by request

Many of you have asked (as many have asked throughout the ages…)

WHY OH WHY are there so many *@#!&*^%$ ways to spell CHANUKAH!

Here, my internet friends, is THE final, and definitve answer.

You see, hebrew is written in a separate language, with a different alphabet; and therefore, the “transliteration” (English pronounciation of Hebrew) that many read is an editorial decision. ie: the editors of prayer books that include transliteration decide how a word will look.

There are, however, a few “certainties” that we can all feel confident in.

The Hebrew pronounciation of Chanukah is more akin to Challah, aka, the “loogie hawking” variety of the CH sound.

This is what the word Chanukah looks like in Hebrew.

Words that start with the letter on the right (We read Right to left in Hebrew) all (mostly) are pronounced with the Ch sound, NOT ch as in chair, but Ch as in Challah, or something that sounds like what you do in private while brushing your teeth to clear your throat.

So most Jews have taken the CH as the definitive transliteration for that letter.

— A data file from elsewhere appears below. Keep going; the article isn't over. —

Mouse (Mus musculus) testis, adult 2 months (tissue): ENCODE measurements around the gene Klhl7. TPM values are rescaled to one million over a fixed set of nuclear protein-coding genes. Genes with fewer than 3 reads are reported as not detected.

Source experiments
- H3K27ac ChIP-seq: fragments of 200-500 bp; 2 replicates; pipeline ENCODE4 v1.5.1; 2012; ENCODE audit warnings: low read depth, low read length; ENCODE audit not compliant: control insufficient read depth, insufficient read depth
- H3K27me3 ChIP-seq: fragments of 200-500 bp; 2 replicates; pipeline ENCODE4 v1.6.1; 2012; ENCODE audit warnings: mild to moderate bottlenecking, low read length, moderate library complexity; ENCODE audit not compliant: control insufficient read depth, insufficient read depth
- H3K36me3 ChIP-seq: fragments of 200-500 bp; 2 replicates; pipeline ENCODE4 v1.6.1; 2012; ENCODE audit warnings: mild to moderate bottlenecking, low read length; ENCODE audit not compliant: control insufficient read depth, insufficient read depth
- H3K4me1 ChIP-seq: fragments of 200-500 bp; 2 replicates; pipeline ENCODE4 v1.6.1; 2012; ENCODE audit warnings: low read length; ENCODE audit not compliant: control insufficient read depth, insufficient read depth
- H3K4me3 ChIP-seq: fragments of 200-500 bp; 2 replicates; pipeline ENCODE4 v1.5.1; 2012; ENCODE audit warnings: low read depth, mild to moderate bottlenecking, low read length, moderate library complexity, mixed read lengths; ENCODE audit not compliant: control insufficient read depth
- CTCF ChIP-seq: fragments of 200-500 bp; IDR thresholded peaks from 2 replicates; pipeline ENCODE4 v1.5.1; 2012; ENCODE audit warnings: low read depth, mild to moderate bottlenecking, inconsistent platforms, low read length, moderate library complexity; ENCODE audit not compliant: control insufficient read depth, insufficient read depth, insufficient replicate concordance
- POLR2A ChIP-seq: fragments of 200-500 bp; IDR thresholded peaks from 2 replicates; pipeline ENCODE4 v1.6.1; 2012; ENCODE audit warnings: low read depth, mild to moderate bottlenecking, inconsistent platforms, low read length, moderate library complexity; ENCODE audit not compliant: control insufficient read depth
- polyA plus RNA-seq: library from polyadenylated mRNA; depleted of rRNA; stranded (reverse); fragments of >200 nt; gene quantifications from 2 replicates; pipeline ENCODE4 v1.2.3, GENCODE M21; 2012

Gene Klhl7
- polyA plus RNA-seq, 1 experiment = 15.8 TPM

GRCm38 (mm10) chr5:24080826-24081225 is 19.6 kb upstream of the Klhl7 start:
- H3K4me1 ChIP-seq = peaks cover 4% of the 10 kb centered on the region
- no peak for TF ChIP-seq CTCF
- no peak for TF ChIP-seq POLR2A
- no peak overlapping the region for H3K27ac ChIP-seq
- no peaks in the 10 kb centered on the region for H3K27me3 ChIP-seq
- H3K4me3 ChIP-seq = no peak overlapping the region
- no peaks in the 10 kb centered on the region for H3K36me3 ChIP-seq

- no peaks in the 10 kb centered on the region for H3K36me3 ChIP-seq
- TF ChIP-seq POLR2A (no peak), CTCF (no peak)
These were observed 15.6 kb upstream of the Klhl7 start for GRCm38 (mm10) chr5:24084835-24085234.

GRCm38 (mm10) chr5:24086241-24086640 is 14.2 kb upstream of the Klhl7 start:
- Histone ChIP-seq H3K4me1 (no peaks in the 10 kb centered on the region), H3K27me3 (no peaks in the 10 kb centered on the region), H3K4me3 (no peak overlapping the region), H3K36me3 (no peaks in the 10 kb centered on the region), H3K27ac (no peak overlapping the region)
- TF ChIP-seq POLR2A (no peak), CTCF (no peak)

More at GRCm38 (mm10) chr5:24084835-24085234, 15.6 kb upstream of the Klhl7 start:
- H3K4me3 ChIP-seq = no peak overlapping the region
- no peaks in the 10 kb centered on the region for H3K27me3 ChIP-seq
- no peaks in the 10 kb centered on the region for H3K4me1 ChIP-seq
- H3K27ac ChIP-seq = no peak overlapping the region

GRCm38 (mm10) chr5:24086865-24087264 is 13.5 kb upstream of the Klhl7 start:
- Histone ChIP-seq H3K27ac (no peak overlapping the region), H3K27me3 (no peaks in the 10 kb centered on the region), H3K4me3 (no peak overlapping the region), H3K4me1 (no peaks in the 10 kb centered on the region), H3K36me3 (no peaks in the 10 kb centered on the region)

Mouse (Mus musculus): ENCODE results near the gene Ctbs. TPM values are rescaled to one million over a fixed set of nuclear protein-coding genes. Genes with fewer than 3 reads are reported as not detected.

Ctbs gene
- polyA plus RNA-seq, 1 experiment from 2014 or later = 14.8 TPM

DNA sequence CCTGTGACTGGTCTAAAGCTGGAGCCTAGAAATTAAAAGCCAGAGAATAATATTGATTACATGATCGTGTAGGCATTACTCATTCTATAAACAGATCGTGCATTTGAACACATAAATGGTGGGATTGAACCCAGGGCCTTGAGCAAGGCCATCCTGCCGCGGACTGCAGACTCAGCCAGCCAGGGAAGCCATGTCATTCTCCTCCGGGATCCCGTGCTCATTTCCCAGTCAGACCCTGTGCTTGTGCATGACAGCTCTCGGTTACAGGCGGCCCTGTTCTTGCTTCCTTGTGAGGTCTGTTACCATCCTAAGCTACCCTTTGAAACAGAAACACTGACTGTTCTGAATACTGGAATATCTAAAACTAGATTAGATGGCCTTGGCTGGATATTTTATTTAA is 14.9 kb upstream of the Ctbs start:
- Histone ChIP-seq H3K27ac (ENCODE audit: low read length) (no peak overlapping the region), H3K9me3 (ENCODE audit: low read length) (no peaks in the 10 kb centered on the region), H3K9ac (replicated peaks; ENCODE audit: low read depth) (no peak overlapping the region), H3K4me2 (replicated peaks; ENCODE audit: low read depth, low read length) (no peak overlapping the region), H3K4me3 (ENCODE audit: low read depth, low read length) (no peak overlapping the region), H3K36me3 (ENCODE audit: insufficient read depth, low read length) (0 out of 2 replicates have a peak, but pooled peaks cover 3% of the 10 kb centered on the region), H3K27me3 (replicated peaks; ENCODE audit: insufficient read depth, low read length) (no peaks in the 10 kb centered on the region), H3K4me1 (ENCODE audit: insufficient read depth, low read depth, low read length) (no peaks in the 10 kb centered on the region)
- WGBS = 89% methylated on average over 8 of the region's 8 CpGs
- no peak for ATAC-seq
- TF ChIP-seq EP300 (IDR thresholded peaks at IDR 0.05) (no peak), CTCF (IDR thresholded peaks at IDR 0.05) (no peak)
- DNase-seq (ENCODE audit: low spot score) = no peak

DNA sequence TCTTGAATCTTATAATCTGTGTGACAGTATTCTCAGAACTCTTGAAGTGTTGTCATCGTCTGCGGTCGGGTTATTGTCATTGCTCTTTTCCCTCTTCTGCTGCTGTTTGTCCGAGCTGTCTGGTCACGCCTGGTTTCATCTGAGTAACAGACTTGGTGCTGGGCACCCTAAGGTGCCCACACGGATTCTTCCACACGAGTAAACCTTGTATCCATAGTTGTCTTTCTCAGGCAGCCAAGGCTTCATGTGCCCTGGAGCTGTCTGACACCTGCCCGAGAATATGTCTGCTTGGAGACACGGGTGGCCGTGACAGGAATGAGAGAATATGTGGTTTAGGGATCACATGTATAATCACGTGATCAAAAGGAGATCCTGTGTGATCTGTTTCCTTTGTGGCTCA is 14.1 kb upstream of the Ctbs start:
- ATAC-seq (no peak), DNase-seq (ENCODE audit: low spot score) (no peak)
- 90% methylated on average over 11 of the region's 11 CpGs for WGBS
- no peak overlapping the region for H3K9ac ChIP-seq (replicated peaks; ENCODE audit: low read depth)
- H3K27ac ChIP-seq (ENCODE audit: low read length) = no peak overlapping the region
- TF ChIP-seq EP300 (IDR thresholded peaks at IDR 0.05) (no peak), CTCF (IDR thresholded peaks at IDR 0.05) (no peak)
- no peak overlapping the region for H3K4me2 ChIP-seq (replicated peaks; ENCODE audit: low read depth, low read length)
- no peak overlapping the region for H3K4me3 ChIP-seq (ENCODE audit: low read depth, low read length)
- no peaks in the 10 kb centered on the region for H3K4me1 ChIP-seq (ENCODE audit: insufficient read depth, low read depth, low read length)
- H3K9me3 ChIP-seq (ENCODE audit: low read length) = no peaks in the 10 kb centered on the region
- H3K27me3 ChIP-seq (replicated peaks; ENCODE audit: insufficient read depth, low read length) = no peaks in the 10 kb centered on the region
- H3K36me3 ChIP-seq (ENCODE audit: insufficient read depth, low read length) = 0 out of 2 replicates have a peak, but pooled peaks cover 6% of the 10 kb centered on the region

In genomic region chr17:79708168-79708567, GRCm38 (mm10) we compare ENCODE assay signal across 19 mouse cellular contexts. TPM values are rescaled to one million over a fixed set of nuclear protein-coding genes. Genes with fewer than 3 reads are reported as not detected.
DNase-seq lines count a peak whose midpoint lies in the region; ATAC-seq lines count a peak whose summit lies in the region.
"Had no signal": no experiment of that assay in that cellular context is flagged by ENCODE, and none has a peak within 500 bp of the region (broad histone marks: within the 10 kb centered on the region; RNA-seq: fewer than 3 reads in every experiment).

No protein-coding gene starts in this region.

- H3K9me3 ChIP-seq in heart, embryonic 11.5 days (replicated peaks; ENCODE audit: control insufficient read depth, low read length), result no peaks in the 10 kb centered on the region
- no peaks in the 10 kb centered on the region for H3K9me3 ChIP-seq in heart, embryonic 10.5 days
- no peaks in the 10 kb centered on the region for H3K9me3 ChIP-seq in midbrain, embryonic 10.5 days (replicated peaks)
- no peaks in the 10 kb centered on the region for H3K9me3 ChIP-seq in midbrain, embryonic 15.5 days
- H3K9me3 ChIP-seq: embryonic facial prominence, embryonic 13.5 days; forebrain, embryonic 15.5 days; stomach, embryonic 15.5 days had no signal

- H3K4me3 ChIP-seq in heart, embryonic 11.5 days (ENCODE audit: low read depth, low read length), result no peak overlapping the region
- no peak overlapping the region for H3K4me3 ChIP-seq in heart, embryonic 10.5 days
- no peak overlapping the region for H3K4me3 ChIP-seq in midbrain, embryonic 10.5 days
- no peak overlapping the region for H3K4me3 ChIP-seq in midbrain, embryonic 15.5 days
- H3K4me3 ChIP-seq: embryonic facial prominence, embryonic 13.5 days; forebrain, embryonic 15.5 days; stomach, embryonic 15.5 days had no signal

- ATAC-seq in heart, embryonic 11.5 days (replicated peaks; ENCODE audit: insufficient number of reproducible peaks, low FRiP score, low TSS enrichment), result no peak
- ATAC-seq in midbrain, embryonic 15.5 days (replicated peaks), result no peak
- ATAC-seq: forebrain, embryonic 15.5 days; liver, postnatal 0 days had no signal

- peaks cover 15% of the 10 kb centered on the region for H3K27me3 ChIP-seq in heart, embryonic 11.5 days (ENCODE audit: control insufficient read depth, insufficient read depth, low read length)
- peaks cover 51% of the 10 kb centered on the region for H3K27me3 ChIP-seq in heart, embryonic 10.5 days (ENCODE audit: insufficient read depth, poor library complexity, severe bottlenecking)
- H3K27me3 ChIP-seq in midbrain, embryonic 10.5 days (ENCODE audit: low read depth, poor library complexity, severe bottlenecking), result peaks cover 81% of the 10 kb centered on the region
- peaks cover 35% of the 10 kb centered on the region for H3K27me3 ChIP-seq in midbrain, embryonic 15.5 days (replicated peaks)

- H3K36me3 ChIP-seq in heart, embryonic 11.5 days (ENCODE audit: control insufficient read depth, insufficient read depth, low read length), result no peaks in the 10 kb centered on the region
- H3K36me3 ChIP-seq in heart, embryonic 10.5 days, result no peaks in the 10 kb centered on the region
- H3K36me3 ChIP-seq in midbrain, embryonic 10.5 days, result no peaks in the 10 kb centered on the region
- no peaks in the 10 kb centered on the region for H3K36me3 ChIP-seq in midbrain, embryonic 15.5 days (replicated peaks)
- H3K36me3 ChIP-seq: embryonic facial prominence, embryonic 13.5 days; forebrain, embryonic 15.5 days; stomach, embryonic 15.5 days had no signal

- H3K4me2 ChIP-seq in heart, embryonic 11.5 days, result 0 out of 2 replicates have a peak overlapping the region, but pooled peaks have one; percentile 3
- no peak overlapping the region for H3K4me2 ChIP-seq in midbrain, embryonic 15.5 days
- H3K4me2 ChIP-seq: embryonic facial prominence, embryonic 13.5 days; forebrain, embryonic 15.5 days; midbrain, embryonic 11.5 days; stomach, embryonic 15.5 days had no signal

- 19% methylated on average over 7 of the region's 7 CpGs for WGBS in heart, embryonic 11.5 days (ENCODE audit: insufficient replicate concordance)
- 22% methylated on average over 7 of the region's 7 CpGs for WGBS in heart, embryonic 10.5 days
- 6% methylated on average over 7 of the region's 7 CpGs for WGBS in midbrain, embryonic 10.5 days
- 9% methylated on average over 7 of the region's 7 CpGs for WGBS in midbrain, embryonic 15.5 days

Thus, Chanukah is the most appropriate spelling of the word. But hey, truthfully, since it’s a different alphabet in a different language, spell it anyway you like.

A funny side note – in Hebrew, there is NO sound for the letter W. So all of the Wendy’s restaurants are pronounced “Vendy’s” ๐Ÿ™‚

5 thoughts on “by request

  1. Okay, this makes sense. So, in reality, Hanukkah or Chanukah, is not even pronounced with the smooth sound of the English letter ‘h’, but rather the “loogie hocking” sound of the Hebrew “Ch”, correct? Intersting……thanks for clarifying. I learned something new today.

  2. My dad likes to correct the newscasters on television when they pronounce words such as ‘Abu Ghraib.’ What most indigenous English/American-speakers don’t grasp is that there are more linguistic elements in the world than just ours. But still, we flatten those words out to sounds we’re more familiar with, and in doing so make them unintelligible to the native speakers.

  3. Most of the newscasters fail to take the time to try and learn the correct pronunciation of most words. I am on your dads side on this one.

  4. Oh, don’t get me started on newscaster mispronunciations. I loved that bit Christiane Amanpour did about the pronunciation of Iraq. It’s “ear-ock”; not “eye-rack”!

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